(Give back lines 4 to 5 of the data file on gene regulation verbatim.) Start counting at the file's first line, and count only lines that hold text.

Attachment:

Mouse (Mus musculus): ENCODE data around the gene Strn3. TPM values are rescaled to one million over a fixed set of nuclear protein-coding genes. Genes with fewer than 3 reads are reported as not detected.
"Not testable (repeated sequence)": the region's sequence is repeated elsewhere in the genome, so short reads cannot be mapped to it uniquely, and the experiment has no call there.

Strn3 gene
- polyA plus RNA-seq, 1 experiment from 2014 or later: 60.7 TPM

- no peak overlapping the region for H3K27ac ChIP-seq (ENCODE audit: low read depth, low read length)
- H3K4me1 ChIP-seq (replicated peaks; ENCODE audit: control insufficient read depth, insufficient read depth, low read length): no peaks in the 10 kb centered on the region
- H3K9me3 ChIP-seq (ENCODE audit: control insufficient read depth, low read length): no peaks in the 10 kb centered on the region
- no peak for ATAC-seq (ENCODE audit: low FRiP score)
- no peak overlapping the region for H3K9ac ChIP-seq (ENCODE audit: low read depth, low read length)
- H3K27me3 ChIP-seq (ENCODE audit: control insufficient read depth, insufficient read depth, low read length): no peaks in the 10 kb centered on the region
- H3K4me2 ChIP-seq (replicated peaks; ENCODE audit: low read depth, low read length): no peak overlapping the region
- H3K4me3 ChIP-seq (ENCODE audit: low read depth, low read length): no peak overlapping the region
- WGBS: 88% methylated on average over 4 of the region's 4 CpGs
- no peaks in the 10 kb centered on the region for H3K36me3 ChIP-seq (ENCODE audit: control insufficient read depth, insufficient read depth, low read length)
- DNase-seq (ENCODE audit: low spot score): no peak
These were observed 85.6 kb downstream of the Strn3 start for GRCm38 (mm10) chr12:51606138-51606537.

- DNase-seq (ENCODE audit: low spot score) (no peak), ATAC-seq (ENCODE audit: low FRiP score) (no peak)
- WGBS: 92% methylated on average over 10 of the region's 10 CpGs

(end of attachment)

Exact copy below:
- polyA plus RNA-seq, 1 experiment from 2014 or later: 60.7 TPM

- no peak overlapping the region for H3K27ac ChIP-seq (ENCODE audit: low read depth, low read length)